State Rep. Randall Pettigrew, R-Clovis, asked if firefighters would be vulnerable under this bill. Serrato emphasized that under this bill, no one’s scope of work would change.

State Rep. Nathan Lane, D-Las Cruces, asked if the bill is enacted, “do you think it will save a New Mexico kid’s life?”

Serrato said “100 percent.” Serrato said gender-affirming care can include things such as using the correct pronouns and a person’s correct name.

“It will save lives in our state,” she said about the bill

State Rep. Charlotte Little, D-Albuquerque, asked Serrato to explain hormone therapy as healthcare. Little is also a co-sponsor on the bill.

Serrato said individuals use hormone therapy “for everything,” and then named off examples such as some forms of birth control and menopausal medicines.

State Rep. Janelle Anyanonu, D-Albuquerque, who is also a cosponsor on the bill, asked about how a lack of access to reproductive healthcare can harm women of color in particular.

“I’ve seen from national statistics, women of color are disproportionately affected medically, women of color have much higher rates of maternal mortality and…Black women are four times more likely to die in childbirth,” she said.

Serrato said women who are low income are also disproportionately affected.

The House Judiciary Committee amended the bill last week to clean up some language to ensure that agents are acting on behalf of a public body, that any moral concerns a provider might have are not violated and that they have all the protections already in existing statute to prevent providers from having to provide care they object to performing. The committee also amended the bill to clarify that if a civil suit arises, it could only do so against the public body, not against an individual.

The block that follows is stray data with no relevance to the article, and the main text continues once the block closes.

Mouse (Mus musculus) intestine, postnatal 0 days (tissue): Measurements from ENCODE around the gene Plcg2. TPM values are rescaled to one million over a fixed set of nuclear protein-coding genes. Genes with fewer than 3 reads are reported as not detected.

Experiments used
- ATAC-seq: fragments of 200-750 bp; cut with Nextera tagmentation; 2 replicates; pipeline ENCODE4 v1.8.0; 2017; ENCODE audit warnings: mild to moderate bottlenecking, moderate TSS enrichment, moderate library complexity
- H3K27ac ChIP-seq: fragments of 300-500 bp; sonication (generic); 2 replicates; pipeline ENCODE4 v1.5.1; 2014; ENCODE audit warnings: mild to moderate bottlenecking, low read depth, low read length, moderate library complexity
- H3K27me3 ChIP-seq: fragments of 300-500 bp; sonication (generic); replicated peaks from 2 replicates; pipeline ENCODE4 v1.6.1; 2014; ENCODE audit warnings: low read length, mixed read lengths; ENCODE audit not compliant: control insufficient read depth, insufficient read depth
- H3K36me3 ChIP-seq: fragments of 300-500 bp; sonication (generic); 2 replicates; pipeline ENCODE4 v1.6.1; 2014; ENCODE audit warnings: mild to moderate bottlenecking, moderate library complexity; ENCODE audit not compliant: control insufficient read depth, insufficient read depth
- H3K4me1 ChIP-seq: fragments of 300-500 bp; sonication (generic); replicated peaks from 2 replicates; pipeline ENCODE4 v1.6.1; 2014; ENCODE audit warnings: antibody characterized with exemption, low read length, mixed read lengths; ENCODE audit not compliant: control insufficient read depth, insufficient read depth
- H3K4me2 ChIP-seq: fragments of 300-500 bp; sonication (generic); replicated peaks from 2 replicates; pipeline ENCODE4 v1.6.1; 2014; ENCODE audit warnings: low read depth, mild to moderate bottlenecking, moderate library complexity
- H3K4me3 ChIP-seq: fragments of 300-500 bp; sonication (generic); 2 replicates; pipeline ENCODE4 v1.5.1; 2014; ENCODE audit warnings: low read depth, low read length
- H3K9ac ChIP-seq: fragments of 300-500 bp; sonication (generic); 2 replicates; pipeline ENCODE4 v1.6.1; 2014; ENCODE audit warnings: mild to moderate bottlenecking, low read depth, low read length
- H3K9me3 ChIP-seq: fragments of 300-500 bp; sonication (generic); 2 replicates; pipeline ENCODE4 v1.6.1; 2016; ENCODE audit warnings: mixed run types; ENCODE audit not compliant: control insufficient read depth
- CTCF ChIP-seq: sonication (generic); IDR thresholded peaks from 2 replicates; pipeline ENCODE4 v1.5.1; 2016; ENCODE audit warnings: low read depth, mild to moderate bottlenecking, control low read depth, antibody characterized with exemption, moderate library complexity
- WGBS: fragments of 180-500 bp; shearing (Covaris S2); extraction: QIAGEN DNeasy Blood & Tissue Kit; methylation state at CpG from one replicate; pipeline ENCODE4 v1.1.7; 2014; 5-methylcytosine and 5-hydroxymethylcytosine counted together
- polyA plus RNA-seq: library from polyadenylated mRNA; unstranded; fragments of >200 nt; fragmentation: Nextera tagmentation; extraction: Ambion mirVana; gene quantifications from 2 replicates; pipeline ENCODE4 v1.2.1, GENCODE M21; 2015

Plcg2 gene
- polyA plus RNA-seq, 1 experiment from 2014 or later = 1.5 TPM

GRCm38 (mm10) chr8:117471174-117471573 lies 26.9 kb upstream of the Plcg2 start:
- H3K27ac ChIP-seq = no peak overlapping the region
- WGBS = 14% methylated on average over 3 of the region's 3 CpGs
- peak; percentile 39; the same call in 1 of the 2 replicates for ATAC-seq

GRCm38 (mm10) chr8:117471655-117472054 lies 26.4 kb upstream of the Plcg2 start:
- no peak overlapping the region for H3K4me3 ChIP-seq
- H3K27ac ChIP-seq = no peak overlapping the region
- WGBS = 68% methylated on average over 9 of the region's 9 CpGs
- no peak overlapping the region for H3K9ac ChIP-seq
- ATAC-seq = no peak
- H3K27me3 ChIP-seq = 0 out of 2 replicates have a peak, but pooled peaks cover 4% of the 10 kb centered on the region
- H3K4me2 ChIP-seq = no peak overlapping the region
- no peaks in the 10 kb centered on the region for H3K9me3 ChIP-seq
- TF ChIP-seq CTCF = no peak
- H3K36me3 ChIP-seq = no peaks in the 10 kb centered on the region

The bill now heads to the state Senate.”

The link to the New Mexico Politcal Report where the article appears is here:


In a related news article published by the  Albuquerque Journal article entitled “House endorses proposal intended to strengthen abortion rights in New Mexico” written by Journal staff reporter Dan Boyd, it was reported as follows:

“Protecting abortion rights was a centerpiece of Gov. Michelle Lujan Grisham’s reelection campaign last year. She announced Tuesday that she is one of 20 governors establishing a multi-state network intended to strengthen abortion access.

“This historic alliance will continue to work to guarantee reproductive freedom in each of our states and to restore that right to every woman in America,” Lujan Grisham said in a written statement.

In addition to the House bill acted on Tuesday, lawmakers are also considering legislation, Senate Bill 13, that would put into law an executive order issued last year by Lujan Grisham. It would prohibit state agencies from sharing the reproductive health care information of patients or providers for an out-of-state investigation.

U.S. Rep. Melanie Stansbury, D-N.M., expressed support for the House bill during a Tuesday speech to lawmakers, and she said during a subsequent interview the proposal comes at an important time.

“We’ve had the undermining and eroding of our basic rights at the federal level,” Stansbury said, referring in part to a U.S. Supreme Court ruling last year overturning the Roe v. Wade decision.

The link to the full Journal article is here:


A link to a related news article is here:



It was on February 26, 2021, Governor Michelle Lujan Grisham signed a bill repealing the 1969 abortion ban. The 1969 law criminalized abortion to end a woman’s pregnancy except in certain circumstances, such as rape and incest. The 1969 state statute had not been enforced in the state due to the United States Supreme Court’s decision in Roe v Wade in the 1970s, which legalized abortion nationwide. The repeal of the 1969 law was necessitated by the fact the repeated attempts had been made over the years to have the United States Supreme Court reversed the decision of Roe v Wade.